Tuesday, May 24, 2005

Media roundup

The Times 24th May- The four hundred laws that shackle your right to know
"In 1987, 31 people died in the Kings Cross Tube station fire. The Fennell Report into the disaster found that many of the dangers had been identified in reports by the fire brigade, police and Railway Fire Prevention and Fire Safety Standards Committee. Yet there was one group of people who were kept in the dark about the danger: the Tube-travelling public. Almost 20 years have passed and the public are still being denied access to these reports, despite the implementation of the Freedom of Information Act. The secrecy is because of an obscure law ” Section 21 of the Fire Precautions Act 1971” that makes disclosure to the public a criminal offence."

Standard (Africa) - Freedom of information law to be enacted (Kenya)

South Wales Evening Post 24th May - BATTLERS CALL FOR DECISION PAPERS
"Protesters fighting plans to axe Dylan Thomas School are trying to force Swansea Council to release documents which led to the decision. An application for undisclosed information has been made by the Cockett school's governors under the new Freedom of Information Act."

LGCnet - LGC freedom of information conference: media, businesses and individuals making most foi requests
"Requests for information from councils under the Freedom Of Information Act have come primarily from the media, but there has also been significant interest from trade unions, companies, individuals and from community pressure groups. According to Mirza Ahmad, chief legal officer at Birmingham City Council, and chair of the Bar Association for Local Government and the Public Service, and lead officer (ethical framework issues) at Acses, there have also been significant numbers of requests from local politicians – and not just from the opposition parties."

Press and Journal (North Scotland)- highland health staff payouts total £130,000
"Compensation payouts totalling almost £130,000 were made to Highland health staff who suffered back injuries over the past five years. Personal injury claims filed against NHS Highland reveal that by far the biggest individual payments were from spinal injuries at hospitals and facilities across the region. The figures were released by NHS Highland after a request from the Press and Journal under the Freedom of Information Act."

Press and Journal(North Scotland)- six babies treated for raigmore superbug
"Six new-born babies and two children have been treated for the MRSA superbug in the Highlands main hospital since 2003, reinforcing the danger the infection now poses to youngsters in hospital wards. The Press and Journal obtained the figures from NHS Highland yesterday under the Freedom of Information Act."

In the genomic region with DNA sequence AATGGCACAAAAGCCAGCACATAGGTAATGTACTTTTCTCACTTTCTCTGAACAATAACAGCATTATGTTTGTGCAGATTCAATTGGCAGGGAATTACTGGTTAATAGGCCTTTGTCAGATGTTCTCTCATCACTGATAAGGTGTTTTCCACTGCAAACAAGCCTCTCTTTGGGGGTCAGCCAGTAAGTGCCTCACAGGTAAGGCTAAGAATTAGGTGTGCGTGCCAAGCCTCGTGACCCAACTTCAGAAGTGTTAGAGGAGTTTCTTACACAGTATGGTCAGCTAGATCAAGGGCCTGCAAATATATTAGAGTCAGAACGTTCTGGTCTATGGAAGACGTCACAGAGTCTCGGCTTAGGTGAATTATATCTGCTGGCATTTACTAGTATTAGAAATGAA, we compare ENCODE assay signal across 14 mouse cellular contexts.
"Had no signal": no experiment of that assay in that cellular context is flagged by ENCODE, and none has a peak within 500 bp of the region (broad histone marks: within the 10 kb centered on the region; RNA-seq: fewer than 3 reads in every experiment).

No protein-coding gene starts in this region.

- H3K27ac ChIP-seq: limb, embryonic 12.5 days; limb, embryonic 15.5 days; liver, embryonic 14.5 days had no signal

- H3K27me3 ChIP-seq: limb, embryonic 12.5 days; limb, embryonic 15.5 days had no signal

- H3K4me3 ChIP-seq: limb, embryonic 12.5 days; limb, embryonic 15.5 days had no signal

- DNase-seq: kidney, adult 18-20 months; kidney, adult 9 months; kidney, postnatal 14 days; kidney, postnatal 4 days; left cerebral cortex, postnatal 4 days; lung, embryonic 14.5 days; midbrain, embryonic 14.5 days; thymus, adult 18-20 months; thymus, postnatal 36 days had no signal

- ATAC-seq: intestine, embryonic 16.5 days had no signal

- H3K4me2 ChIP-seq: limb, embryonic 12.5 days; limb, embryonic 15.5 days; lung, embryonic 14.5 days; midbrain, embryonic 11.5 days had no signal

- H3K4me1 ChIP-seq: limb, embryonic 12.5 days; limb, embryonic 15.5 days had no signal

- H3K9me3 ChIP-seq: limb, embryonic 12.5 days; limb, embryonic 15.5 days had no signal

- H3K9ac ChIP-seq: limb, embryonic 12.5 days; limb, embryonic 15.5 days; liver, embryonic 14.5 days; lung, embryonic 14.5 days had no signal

Teaching Times - Bad behaviour takes exclusions to record high
"Figures revealed to the Birmingham Evening Mail under the Freedom of Information Act, show that school exclusions have soared by 50% in just two years, reaching 274 in Birmingham's 74 secondary schools."

Cumbria Online - 20 dirtiest kitchens
"A News & Star investigation can reveal that butchers, hotels, restaurants, takeaways, greengrocers, residential homes and a school have come under fire for not meeting food hygiene standards. We have been able to lift the lid on West Cumbria’s dirty kitchens using the Freedom of Information Act."

Bath Chronicle - Taxpayers' £50,000 bill for extra freedom
"Local government reporter MORE people are using the new Freedom of Information Act in Bath than in any other area of the country. But residents' eagerness to find out information held by public bodies is coming at a cost. Taxpayers in the area have so far had to pay £50,000 just to fund Bath and North East Somerset Council's deliberations and research into answering their requests."

Eastern Daily Press - Council paid £21,000 for four days work
"A council paid more than £21,000 to two termporary senior officers who worked for just four days each. The figures were revealed by Waveney District Council after the EDP asked for documents about the issue under the Freedom of Information Act."

Environmental Health News - Highland authority posts kitchen inspections on website, setting new ‘accountability standard’
"Highland Council in Scotland has placed all its hygiene and health and safety inspection reports on its website. The council says that, as well as ‘significantly reducing the administrative burden of dealing with individual freedom of information requests’, the move will highlight positively the work done by the council’s environmental health service."

Newark advertiser - Prime site went to lowest bidder
"Information has now come to light about the bids offered to the district council for a prime building plot in Newark. It shows the council accepted the price from the lowest bidder, instead of one that was £245,000 higher. Details of the bids submitted to Newark and Sherwood District Council for the former Wadham Stringer car showroom site on the corner of Castlegate and Lombard Street were made public, after the Advertiser requested the documents using the Freedom of Information Act."

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